CC funding requires urgent action

This past weekend, FinCom, the sub-committee of College Council that allocates funds to student organizations, was forced to drastically lower the budgets of nearly all of the groups on campus from the levels of spending it authorized last year and in years past. Here’s why: As part of tuition bills, the college charges a “Student Activities Tax,” the revenues from which FinCom disburses among student groups. CC overspent last year, and as such, money that would have been spent on funding activities for this year has already been spent. On top of that, this year’s entering freshman class was made smaller than the class that graduated last year, meaning that less revenue was raised for this year from the Activities Tax than in years past. This all means that there’s a lot less money available for student groups.

This situation has impacted many clubs considerably, particularly organizations with larger budgets that present prominent targets for budget cuts at funding meetings, the merits of their needs aside. Take, for example, the radio station. Earlier this semester, FinCom decided that WCFM had a legitimate budget request of $20,700, given their past expenditures and their needs for the year. However, as a result of the constraints on the Student Activities Fund, WCFM emerged from the funding meeting with an adjusted budget of approximately $9,900. To offer another example, the Debate Team spent over $7,000 last year. This year, despite expanded membership, it will need to make due with $3,400.

It is important to keep in mind that the money taken from these and other groups was not unnecessary funding for extraneous activities, but badly needed funds for basic operation. Now, many of the activities previously considered by groups to be part of “basic operation” will, for the purposes of this year, have to be considered extraneous. Without these monies, many organizations will be unable to maintain their prior level of services offered to the campus at large. As the only institutional recourse available to student groups is to go before College Council and compete with each other for the few remaining slices of a small funding pie, some groups are already involved in soliciting donations from alumni via letter-writing campaigns. In light of all of this, the College administration should intercede and provide CC with adequate funds to maintain the spending levels judged to be reasonable in years past.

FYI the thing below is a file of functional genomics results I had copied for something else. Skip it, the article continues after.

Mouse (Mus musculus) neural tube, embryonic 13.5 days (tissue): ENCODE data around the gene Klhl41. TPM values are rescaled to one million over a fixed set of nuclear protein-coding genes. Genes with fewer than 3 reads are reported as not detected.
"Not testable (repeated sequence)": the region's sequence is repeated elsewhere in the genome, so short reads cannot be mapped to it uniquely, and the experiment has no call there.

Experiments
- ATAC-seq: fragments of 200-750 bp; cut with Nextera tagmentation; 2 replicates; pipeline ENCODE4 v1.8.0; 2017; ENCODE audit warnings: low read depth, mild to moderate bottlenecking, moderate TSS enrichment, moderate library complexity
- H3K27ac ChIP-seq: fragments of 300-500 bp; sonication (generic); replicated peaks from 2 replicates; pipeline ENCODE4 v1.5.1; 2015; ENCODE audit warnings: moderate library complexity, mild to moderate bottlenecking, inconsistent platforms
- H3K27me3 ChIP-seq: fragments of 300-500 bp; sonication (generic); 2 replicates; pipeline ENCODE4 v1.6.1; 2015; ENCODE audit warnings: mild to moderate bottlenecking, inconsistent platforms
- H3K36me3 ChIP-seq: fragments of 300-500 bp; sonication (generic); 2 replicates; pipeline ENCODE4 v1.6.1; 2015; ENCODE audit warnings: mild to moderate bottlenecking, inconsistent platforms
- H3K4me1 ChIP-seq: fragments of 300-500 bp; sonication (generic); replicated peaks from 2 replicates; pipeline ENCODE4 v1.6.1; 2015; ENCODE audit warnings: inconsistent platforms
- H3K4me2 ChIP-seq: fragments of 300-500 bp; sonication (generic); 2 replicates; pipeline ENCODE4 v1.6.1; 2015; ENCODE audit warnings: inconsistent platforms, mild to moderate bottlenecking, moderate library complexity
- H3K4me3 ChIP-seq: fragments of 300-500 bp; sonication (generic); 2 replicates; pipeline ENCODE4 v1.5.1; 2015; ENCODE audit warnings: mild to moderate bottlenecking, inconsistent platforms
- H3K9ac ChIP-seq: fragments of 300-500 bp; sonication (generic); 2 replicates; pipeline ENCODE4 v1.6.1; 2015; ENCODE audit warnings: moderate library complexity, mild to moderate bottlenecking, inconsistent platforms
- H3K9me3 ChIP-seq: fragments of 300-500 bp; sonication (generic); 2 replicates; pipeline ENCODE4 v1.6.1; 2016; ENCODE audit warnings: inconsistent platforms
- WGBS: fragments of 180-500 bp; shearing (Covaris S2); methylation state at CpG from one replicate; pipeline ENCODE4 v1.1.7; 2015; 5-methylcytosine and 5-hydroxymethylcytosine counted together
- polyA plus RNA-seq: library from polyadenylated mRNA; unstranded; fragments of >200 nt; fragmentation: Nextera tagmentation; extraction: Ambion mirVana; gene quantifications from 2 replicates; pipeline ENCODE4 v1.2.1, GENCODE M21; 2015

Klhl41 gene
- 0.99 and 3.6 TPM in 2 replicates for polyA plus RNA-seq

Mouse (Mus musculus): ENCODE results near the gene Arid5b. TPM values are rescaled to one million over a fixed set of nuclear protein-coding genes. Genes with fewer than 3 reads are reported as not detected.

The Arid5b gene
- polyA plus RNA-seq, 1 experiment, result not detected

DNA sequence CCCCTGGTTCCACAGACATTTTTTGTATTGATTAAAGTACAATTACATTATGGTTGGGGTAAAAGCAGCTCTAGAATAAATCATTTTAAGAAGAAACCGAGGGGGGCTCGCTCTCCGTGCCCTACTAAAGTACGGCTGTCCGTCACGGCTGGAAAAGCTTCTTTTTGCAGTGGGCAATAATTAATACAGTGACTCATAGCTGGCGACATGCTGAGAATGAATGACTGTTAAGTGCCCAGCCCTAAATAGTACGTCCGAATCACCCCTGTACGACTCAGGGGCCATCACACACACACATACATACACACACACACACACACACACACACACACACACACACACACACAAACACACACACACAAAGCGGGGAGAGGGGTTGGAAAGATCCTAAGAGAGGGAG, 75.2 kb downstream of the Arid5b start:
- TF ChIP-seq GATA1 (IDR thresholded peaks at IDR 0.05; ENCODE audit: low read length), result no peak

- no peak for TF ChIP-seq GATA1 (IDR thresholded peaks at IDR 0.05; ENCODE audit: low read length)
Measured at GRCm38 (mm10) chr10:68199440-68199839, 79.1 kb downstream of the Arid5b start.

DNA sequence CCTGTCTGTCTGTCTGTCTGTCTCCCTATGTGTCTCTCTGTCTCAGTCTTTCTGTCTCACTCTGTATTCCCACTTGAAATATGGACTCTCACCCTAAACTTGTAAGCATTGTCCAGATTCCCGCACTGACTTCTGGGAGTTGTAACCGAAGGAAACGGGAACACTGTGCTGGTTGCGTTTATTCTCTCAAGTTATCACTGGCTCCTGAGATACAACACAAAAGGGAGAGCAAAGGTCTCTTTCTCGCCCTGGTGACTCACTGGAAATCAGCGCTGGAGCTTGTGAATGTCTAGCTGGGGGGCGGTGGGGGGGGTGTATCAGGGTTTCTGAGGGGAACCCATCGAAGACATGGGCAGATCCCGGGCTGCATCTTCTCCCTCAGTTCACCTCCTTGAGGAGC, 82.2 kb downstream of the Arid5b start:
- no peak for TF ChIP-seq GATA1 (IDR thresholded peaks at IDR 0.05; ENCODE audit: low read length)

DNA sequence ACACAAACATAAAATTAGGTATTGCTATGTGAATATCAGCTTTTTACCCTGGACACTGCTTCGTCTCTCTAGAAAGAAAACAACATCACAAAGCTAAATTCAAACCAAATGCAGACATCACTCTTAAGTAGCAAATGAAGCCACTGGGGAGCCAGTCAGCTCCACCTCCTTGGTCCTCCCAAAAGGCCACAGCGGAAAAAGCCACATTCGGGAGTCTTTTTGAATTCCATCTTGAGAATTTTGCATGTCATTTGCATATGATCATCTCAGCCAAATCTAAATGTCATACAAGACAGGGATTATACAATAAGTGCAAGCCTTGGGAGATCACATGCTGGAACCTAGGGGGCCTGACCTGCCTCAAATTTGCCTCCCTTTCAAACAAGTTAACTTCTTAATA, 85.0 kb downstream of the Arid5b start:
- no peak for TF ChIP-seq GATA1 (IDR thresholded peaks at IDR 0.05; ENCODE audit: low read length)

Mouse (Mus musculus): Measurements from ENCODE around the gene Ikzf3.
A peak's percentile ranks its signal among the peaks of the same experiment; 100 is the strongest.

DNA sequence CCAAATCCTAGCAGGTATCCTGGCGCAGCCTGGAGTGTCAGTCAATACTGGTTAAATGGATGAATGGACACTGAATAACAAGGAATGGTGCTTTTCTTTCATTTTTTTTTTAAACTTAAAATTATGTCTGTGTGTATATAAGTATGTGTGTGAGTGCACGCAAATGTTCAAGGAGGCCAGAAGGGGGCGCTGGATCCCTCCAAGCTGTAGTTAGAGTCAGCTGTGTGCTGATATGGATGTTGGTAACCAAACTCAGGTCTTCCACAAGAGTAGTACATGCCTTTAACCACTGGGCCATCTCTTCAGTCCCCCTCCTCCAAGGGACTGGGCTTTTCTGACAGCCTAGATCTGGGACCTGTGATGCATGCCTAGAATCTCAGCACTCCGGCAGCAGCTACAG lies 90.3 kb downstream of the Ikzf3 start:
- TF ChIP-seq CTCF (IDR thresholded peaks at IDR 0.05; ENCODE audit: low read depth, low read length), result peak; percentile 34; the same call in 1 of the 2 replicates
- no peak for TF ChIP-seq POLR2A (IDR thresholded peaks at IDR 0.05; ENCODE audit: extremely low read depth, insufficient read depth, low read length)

For a vibrant campus social life, it’s absolutely imperative that groups are provided enough money to conduct a full range of activities without constantly being hindered by financial constraints. We’re not saying that there should be an infinitely deep pool of funding for student groups. We are, however, saying that this pool shouldn’t be without a floor that guarantees groups the funds they genuinely require. In the past groups have competed fiercely with each other for shares of this money and, even still, have had to do less than they otherwise would have liked; however, while many groups have been unsatisfied with their past funding allocations, they’ve at least understood that the limits imposed upon them were somehow rational and somewhat fair. To compare the spending limits to the process of buying a new car, while groups couldn’t previously buy a Rolls Royce, they could at least afford a nice Corolla. Now, many groups are going to be selling their tires and putting on old Firestones to save money.

That this can occur at a time when the College is enjoying unprecedented financial prosperity is absolutely unconscionable. Williams’ endowment is at an all-time high, and the amount of money the administration would need to spend to remedy the problem is a drop in the proverbial bucket. This is particularly unbefitting of a college of our stature. Williams likes to consider itself one of the best liberal arts colleges in the country. The admissions office’s web page about “student life” trumpets the high number of organizations on campus (110+) and the frequency with which student-run events take place each week (90). Yet, it seems, the college is unwilling to pay money, when necessary, to maintain the level of extracurricular activity to which students are accustomed. It is hard to imagine that such stinginess will not reflect poorly on the college at a time when high school seniors are contemplating where they would like to spend their college years.

Bailing out CC would not set an unreasonable precedent. We don’t think the President’s Office should make an annual routine of kicking in extra money when CC overspends. That said, students this year should not be held responsible for the unprecedented fiscal irresponsibility of last year’s Council treasurer and the increasingly obvious insufficiency of the Student Activities Tax. We ask that the administration act to ensure that student groups will be allowed to spend on the levels of their previously demonstrated needs.

Learning is not something that is confined to the classroom, particularly at a liberal arts college such as ours. While the college pays lip service to this notion, it’s time for it, quite literally, to put its money where its mouth is.

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